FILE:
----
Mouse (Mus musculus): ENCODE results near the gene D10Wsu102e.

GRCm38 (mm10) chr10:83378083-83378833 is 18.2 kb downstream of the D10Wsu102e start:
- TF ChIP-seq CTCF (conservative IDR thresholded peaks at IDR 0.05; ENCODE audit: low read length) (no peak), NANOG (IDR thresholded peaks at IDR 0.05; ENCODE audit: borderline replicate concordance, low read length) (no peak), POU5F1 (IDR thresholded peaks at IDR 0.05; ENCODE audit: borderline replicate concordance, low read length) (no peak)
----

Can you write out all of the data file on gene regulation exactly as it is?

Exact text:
Mouse (Mus musculus): ENCODE results near the gene D10Wsu102e.

GRCm38 (mm10) chr10:83378083-83378833 is 18.2 kb downstream of the D10Wsu102e start:
- TF ChIP-seq CTCF (conservative IDR thresholded peaks at IDR 0.05; ENCODE audit: low read length) (no peak), NANOG (IDR thresholded peaks at IDR 0.05; ENCODE audit: borderline replicate concordance, low read length) (no peak), POU5F1 (IDR thresholded peaks at IDR 0.05; ENCODE audit: borderline replicate concordance, low read length) (no peak)